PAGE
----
Meteorological Physical Background

This is a cloud configuration showing some typical Warm Front conditions: WA maxima, crowded thickness isolines and a TFP or a surface front line at the rear edge of the cloud field (see Key Parameters). However it deviates from the classical Warm Front (see Warm Front Band and Warm Front Shield ) in one important way: it can be completely detached from the original frontal system (Cold Front and Warm Front) and can no longer be explained by the frontal processes associated with the circulation in a low. Although not yet thoroughly investigated, there are some indications that conveyor belt theory can explain the maintenance of the Detached Warm Front.

In the case of an eastward moving classical frontal system the Detached Warm Front is mostly observed within the eastern branch of a pronounced synoptic scale ridge in the height and thickness fields, accompanied by strong winds in higher levels of the troposphere (approximately at 500 hPa) which blow normal to the movement of the ridge system.

A possible and often observed indication for the formation of a Detached Warm Front is a splitting of the wind field within the mid- and upper levels of the troposphere in the area of the Warm Front into a north-western and a strong southern stream. This causes the cloud field of the Detached Warm Front to move more or less rapidly southward within the eastern branch of the upper level ridge which is, in this case, very close to the high gradient zone of equivalent thickness. The original frontal system, which is situated further north, moves from west to east. Consequently the different air streams cause two WA maxima. WA maxima contribute to upward motion which is one reason for the maintenance of cloudiness.

A different view of the development and maintenance of a Detached Warm Front cloudiness is given by the conveyor belt model. For the Detached Warm Front, a rising warm conveyor belt, as already described in detail in the Warm Front chapters, is also the dominant feature. It is the same relative stream which is involved in the band- and shield-formed Warm Front. The cloudiness of the Detached Warm Front appears where the relative streams turn from the northern culmination point to south, south-western directions. But there are two main differences between the classical and the detached types. While in the band and shield type the Warm Conveyor Belt is sinking in the area just described, it is rising in the area of the Detached Warm Front. The reason for this may be the strongly inclined frontal zone, indicated in the high gradient zone of the thickness, as well as in the isentropes of a vertical cross section (see Typical appearance in vertical cross section). In the classical types either no frontal zone (band type) or a weakening (shield type) appears in the area under consideration. A second difference can be found in the location and orientation of the Warm Conveyor Belt which seems to be more to the south of the synoptic scale ridge, which leads to the fact that the rising Warm Conveyor Belt overruns the frontal line in the area of the Detached Warm Front. However, more investigations will be necessary.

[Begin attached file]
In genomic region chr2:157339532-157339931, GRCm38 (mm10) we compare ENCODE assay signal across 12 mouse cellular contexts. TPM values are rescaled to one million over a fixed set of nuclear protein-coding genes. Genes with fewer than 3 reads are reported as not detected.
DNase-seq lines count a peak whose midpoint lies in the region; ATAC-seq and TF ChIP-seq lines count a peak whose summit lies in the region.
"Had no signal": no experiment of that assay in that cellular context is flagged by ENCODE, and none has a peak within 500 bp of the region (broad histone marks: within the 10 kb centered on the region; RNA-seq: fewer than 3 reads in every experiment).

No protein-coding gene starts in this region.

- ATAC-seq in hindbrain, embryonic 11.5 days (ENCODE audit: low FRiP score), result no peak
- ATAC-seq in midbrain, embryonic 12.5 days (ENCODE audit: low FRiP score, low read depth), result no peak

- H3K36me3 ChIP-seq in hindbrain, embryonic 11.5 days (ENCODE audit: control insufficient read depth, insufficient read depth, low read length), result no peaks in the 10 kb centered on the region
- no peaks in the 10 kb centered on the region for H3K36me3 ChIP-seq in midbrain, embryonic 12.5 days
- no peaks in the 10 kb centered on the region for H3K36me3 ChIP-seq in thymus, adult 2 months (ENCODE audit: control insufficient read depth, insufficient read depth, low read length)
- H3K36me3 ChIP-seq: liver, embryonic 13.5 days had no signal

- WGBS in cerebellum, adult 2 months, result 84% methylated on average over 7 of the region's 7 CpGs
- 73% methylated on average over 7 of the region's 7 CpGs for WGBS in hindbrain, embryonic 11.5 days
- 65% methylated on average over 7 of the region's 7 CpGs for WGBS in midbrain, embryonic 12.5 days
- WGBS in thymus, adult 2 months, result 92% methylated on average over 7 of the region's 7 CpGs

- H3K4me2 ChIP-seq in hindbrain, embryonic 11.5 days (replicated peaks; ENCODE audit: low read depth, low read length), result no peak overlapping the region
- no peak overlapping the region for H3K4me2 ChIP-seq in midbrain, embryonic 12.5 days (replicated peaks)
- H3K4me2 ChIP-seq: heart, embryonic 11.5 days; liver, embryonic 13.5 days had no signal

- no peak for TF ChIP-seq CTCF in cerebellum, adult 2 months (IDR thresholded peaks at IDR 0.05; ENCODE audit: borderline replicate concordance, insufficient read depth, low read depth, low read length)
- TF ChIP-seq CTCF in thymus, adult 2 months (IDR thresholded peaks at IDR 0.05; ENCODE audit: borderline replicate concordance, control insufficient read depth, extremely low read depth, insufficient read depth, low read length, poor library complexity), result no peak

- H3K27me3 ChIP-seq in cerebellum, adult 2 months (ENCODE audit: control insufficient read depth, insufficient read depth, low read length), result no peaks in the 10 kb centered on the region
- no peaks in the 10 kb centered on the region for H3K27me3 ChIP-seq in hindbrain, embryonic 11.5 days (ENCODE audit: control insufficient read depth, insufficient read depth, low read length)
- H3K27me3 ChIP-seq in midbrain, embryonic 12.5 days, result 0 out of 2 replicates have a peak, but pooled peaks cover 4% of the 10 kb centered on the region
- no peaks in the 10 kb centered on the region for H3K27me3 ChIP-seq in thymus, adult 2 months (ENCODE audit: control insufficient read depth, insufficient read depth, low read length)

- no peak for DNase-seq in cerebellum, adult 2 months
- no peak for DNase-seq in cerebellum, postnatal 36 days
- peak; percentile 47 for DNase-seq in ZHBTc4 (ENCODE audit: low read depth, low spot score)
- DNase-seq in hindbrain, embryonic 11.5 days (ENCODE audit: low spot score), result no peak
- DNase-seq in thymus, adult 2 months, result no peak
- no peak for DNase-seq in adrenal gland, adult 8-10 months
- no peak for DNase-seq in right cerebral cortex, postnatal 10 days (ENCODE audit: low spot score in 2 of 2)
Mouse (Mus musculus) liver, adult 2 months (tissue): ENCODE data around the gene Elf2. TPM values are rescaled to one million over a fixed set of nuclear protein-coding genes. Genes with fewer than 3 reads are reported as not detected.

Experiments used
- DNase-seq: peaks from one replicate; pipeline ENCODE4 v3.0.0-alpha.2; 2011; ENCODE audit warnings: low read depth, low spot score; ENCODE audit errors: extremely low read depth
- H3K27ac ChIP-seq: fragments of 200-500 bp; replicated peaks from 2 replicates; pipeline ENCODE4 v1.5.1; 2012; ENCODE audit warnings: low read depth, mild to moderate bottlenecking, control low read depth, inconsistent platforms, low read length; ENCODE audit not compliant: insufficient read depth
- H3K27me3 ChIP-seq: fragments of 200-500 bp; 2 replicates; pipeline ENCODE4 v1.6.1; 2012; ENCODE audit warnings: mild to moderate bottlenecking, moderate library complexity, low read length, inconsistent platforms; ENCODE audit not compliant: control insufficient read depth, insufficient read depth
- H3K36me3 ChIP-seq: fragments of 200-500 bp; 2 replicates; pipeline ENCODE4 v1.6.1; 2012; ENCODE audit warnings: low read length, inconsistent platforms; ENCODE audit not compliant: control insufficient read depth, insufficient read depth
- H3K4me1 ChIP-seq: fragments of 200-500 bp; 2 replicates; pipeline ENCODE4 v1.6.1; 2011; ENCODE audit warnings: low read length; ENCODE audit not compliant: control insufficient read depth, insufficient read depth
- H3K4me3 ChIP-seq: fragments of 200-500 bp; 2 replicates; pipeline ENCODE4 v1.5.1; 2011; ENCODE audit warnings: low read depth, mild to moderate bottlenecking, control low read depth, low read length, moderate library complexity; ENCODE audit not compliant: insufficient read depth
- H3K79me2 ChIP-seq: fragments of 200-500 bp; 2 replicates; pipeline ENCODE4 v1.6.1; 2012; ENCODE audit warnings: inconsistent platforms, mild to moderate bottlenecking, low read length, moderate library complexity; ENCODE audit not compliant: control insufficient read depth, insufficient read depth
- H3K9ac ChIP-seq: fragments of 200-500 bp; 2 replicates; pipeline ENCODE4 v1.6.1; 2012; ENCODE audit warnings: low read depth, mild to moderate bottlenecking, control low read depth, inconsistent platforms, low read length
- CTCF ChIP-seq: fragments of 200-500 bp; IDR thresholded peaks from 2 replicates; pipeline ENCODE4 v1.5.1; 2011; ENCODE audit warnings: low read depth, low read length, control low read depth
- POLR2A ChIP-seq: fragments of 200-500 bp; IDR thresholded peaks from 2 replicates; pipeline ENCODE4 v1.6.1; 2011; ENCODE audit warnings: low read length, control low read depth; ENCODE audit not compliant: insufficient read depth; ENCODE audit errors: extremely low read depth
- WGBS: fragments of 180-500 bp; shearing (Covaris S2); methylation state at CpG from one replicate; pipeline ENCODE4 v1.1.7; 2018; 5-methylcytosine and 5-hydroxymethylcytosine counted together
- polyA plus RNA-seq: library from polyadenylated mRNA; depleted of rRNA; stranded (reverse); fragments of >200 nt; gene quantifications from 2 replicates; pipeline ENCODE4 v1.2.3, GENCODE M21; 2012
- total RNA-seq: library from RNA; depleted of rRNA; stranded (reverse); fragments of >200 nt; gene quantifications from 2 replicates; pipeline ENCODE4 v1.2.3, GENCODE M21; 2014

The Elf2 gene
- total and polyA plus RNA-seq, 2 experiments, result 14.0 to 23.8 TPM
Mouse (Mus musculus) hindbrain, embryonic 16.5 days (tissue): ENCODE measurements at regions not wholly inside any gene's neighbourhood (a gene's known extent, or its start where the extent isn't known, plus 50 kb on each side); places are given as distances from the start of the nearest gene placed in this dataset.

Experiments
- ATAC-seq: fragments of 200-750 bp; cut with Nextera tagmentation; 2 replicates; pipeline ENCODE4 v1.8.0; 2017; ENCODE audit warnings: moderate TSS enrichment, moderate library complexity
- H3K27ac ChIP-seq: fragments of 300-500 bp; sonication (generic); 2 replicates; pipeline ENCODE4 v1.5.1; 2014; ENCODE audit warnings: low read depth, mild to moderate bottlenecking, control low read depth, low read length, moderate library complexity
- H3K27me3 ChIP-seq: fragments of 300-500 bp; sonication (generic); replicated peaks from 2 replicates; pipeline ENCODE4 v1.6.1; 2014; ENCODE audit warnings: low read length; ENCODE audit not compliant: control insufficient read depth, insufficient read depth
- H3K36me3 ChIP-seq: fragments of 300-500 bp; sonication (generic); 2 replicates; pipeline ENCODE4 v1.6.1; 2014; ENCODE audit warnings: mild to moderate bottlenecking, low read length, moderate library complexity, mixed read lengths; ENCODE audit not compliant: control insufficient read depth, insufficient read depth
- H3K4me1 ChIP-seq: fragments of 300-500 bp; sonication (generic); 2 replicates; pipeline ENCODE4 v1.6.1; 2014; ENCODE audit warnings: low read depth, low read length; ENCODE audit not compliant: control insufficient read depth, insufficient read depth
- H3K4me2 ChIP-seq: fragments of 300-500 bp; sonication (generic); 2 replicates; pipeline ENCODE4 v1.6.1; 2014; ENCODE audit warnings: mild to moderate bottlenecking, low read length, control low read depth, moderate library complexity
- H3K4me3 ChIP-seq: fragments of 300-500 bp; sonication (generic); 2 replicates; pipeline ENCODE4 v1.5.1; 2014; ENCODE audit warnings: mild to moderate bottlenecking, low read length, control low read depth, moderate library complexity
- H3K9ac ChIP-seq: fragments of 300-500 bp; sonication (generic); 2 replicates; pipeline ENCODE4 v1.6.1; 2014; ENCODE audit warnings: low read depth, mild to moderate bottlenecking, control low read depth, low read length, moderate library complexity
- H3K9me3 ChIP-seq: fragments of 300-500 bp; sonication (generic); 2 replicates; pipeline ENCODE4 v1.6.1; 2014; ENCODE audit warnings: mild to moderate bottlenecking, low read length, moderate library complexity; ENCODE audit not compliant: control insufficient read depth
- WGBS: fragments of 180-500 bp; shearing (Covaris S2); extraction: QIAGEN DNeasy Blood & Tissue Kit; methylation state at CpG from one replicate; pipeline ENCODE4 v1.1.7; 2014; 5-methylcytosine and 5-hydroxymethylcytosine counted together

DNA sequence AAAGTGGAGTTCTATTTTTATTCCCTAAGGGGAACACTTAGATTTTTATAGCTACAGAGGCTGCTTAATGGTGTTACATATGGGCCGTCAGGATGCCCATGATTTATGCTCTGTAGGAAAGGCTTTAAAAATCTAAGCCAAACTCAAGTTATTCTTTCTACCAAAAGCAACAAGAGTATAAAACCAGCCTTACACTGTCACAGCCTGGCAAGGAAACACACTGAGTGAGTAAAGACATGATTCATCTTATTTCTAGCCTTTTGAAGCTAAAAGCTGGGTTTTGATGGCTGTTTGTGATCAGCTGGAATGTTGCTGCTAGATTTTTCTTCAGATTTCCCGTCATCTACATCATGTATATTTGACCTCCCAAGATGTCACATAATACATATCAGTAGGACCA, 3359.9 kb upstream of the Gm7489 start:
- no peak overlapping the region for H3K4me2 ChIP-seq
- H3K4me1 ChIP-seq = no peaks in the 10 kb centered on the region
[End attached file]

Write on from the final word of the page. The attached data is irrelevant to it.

Due to the orography in central Europe, the cloud field of the Detached Warm Front is moving against the northern or the windward side of the Alps and therefore Stau effects are superimposed (see Barrage cloud ) causing increased weather events there (see Weather events).

4 January 2005/00.00 UTC - Vertical cross section; black: isentropes (ThetaE), orange thin: IR pixel values, orange thick: WV pixel values

The two isentropic surfaces used for the relative streams in the figures below are 296K, which is within the main high gradient zone, and 308K which is relevant for upper levels.

4 January 2005/00.00 UTC - Meteosat 8 IR 10.8 image; magenta: relative streams 296K - system velocity: 315° 10 m/s, yellow: isobars 296K.
4 January 2005/00.00 UTC - Meteosat 8 IR10.8 image; magenta: relative streams 308K - system velocity: 314° 11 m/s, yellow: isobars 308K.

On the lower isentropic surface there is a well developed Warm Conveyor Belt from the Atlantic across Ireland and Scotland to south Scandinavia where it turns to more southerly directions. Above central Europe the relative streams cross the TFP of the Detached Warm Front (see Key Parameters) rising from about 700 hPa (South Sweden, Poland and Slovenia) up to 400 hPa (Eastern Poland to Bulgaria).

On the higher isentropic surface the Warm Conveyor Belt is rather similar. However, the rising in the area of the Detached Warm Front is rather less, from about 500 hPa over Eastern Germany up to about 350 hPa over Poland. The orientation of the relative stream lines fits much better with the orientation of the high cloud shield than on the lower isentropic surface.